The Elements of Orthodox Architecture in Secular Buildings

If I may ask my readers’ indulgence, I would like to present one of my projects that is, emphatically, not Orthodox liturgical art. In full disclosure, it is a temple of another, quite secular, liturgy – the buying and selling of craft beer and fine wine. But, before you admonish me for writing about a beer store in a liturgical arts journal, I would remind you that we have periodically published stories about how the Orthodox liturgical arts can bring beauty and redemption to the secular world. Sacred choral music performed in secular concert halls is an obvious example, and Vladimir Gorbik’s new orchestra, performing Classical symphonic music with an Orthodox-informed performance technique, is a more subtle one. So, if liturgical music can be a good influence on the secular arts, then liturgical architecture can as well.

The project I would like to share with you turned out to be an ideal opportunity to realize many of the principals of Orthodox Church design that I have written about in the past. In many ways, it better manifests them than a typical church-building project could. In that I was given a generous budget, and a free hand to design every aspect of the building as I saw fit (no building committee, thank God!), I was able to design with a purity and consistency that is rarely possible in church work.

The project began in 2015. The idea was to move an existing retail business – the Charleston Beer Exchange – next door to Edmund’s Oast, an upscale brewpub with a Colonial-era theme. The new store would sell craft beer and fine wine from around the world, and would offer growlers of the exceptional beer brewed next door. The restaurant had already built some porches using timber frame, and they had the idea to do the retail building using this construction system. The development company asked me to design the project due to my familiarity with timber frame.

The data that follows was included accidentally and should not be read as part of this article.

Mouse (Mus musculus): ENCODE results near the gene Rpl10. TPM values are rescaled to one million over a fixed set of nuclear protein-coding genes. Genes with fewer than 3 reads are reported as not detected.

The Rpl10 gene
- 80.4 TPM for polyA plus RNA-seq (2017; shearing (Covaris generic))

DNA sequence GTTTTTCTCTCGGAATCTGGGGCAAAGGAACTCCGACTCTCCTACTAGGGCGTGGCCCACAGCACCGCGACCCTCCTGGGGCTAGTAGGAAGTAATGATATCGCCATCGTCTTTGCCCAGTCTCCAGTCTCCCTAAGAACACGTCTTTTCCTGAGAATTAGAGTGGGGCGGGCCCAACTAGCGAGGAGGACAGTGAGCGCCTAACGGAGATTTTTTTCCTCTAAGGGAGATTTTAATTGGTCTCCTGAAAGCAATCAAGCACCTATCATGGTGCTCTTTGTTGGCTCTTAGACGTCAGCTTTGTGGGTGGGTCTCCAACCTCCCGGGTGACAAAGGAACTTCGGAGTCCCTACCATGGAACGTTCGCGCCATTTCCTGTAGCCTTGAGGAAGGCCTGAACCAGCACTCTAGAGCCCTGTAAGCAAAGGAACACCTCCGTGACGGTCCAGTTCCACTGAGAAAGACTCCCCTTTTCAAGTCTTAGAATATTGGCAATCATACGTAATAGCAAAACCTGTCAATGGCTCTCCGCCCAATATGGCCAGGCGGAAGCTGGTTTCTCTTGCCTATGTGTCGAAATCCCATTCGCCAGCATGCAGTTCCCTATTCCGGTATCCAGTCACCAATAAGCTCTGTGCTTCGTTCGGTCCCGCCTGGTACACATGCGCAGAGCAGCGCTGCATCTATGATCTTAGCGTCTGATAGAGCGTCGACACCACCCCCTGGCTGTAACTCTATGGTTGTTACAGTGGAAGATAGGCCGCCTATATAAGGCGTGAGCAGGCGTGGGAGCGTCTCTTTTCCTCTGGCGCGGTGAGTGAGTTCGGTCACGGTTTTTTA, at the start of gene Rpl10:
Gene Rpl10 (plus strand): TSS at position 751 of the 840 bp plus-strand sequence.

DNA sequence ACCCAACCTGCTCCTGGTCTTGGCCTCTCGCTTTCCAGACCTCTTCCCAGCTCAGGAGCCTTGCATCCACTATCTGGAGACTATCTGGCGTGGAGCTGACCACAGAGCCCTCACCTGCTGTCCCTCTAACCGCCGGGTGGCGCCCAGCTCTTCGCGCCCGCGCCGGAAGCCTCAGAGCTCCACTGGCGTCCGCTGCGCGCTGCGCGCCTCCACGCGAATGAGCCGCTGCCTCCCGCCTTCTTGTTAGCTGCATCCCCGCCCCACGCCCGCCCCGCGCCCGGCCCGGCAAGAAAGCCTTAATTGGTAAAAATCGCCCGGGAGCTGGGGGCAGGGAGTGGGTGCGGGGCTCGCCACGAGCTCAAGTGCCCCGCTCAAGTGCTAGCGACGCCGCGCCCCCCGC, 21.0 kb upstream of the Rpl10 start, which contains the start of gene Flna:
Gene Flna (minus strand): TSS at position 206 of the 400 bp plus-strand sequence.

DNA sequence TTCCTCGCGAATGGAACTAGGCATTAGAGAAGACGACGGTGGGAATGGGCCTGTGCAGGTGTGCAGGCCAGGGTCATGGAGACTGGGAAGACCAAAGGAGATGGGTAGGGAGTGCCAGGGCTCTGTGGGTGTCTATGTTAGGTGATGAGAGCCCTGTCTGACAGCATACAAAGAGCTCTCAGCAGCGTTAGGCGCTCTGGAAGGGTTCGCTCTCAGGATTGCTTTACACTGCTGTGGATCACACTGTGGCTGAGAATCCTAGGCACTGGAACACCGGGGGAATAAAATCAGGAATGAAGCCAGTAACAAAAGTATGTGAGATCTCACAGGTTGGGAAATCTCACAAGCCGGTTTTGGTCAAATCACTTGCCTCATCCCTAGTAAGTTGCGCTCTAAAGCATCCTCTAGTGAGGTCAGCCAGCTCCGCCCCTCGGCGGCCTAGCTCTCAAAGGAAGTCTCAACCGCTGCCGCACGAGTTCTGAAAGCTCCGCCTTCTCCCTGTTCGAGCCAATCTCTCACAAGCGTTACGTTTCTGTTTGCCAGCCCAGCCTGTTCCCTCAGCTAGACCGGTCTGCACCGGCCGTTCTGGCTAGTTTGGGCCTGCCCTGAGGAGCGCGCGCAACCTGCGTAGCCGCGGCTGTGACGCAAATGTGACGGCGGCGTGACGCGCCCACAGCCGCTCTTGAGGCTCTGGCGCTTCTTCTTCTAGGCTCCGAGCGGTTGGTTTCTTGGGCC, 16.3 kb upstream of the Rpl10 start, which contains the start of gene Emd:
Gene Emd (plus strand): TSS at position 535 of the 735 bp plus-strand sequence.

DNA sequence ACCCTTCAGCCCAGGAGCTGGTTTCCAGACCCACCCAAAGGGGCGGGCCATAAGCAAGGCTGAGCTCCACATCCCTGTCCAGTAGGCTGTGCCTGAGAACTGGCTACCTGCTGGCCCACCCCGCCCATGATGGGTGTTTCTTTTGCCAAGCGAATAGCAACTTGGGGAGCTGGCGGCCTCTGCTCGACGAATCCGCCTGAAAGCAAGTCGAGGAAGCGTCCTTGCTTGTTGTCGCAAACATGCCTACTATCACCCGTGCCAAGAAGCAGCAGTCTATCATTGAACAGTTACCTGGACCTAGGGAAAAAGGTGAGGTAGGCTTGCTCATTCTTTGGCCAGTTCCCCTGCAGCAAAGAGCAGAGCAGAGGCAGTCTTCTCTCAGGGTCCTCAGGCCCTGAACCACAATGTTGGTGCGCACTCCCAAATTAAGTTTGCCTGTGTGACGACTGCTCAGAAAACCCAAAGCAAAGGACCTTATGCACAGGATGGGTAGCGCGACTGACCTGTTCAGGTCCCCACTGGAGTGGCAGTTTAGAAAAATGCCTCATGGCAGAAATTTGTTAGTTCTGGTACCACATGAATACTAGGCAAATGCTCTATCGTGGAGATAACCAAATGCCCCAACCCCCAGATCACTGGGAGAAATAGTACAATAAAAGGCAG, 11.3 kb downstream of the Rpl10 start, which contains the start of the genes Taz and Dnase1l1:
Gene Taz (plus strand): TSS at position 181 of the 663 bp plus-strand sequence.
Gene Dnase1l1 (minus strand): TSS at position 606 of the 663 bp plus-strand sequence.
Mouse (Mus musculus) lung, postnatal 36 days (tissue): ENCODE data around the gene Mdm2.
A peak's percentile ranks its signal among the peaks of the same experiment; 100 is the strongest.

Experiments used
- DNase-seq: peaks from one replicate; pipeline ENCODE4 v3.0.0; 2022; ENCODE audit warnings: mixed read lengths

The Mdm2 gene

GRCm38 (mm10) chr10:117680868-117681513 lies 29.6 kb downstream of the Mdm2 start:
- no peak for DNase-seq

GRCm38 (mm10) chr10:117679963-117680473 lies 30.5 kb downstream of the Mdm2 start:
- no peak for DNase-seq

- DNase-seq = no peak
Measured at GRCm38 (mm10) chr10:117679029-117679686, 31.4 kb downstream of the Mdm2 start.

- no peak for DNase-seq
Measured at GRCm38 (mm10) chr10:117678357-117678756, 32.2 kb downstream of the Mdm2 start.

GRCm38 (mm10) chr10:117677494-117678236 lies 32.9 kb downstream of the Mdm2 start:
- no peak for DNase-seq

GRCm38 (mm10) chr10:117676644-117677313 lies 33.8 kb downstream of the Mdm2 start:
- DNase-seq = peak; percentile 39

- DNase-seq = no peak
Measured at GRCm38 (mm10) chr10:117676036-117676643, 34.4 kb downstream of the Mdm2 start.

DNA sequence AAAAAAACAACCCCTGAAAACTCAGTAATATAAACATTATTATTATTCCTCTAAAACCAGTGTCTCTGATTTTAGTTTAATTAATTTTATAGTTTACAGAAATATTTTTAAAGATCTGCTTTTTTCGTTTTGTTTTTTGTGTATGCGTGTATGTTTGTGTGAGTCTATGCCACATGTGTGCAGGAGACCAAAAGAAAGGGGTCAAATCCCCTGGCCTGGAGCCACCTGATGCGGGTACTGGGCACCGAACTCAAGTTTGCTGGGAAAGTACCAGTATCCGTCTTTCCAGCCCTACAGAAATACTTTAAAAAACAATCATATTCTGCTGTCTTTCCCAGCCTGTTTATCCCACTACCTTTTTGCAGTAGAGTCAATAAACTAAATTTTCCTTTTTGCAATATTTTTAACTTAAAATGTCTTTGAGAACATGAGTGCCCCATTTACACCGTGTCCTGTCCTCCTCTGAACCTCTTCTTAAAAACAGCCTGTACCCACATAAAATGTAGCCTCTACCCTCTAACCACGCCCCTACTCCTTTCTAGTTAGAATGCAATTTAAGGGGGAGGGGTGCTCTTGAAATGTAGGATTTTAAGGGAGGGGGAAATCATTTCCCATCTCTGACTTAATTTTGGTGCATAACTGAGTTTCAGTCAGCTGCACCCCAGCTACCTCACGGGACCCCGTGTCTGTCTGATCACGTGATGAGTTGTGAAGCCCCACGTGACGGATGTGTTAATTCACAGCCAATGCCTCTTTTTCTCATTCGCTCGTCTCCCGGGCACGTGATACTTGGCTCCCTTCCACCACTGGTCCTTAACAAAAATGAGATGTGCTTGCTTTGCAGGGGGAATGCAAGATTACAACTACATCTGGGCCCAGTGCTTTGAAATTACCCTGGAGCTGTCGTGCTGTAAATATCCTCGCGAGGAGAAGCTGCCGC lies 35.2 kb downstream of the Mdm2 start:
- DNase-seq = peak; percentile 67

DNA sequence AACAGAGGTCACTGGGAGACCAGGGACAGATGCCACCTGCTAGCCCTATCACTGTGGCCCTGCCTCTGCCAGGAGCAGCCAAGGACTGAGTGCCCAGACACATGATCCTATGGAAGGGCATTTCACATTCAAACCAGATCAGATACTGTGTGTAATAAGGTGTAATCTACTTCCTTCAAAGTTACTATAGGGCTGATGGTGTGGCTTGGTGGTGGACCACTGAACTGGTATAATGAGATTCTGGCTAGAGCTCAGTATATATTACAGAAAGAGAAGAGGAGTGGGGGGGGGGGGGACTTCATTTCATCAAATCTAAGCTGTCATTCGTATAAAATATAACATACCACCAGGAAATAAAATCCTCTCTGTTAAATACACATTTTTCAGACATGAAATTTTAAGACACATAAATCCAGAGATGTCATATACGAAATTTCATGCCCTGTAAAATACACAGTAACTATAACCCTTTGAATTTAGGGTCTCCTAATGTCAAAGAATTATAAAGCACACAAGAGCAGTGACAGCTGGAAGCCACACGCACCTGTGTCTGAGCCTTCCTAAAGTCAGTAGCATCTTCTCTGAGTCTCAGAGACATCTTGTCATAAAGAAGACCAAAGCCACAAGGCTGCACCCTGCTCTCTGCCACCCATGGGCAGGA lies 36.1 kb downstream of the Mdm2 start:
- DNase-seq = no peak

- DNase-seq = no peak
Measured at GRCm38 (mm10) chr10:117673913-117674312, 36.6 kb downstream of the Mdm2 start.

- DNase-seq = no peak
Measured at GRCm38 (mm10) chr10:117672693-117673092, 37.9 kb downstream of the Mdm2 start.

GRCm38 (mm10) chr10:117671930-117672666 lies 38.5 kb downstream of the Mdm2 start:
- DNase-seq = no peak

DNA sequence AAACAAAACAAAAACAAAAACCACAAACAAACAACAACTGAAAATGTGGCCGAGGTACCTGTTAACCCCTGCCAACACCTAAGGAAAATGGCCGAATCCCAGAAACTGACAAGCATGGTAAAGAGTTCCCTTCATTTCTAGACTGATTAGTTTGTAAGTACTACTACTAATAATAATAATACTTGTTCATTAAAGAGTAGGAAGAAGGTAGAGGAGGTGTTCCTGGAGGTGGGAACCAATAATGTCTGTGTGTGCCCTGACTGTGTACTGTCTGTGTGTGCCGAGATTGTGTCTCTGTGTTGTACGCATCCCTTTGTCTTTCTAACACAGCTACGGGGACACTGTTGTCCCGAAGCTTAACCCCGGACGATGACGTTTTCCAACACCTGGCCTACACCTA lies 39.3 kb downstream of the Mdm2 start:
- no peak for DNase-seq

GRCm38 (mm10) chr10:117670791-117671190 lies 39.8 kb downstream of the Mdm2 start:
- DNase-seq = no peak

One of the main principles I advocate for in church architecture is that all materials should be used honestly. They should be kept true to their nature, and not disguised as something they are not. This is why, for instance, I refuse to design a wood-framed church, and cover it with brick veneer or stucco to imitate a masonry church. Wood and masonry each have their own qualities, their own beauty.

So I began this project by saying that the timber frame should be exposed on the interior of the structure, fully expressing its skeletal structural nature, obviously doing its job of supporting the floors and roof. The exterior would be encased in a masonry shell, the perfect material for exposure to weather, a solid and fortress-like envelope around the precious and fragile goods within.

I insisted that the wooden frame and the masonry shell be built completely authentically, each true to its structural nature. The timber frame is mortised, pegged, and braced, an elaborate web of columns and beams supporting the entire weight of the building. The masonry walls are solid and heavy – thick columns support real brick arches, carrying weight to the ground the way masonry construction has for millennia. And the ironwork – the stairs, chandeliers, even the conduits and sprinkler pipes – are allowed to express their nature as well, all thin and black, completely different from wood or stone.

Another principle of Orthodox architecture is its quality of light. The Orthodox liturgy is an introverted experience, so windows are few and up high. The light is allowed to stream into the center of the church, but the side aisles are kept darker, for layering and mystery – the expression of eternity. It seemed to me that this same quality of light would be ideal for this retail store. Since the walls would all be lined with shelving, windows would be problematic. So I designed a cupola to let light in from above, and an open atrium in the second floor so that it could reach all the way down. And I hung in the center an iron chandelier with low-wattage bulbs – the very same kind I make for churches (except that I replaced the usual crosses with beer bottles, may God forgive me!). This gives a warm glow to the center of the space, that sacred quality of light that is so comforting in church and in home alike.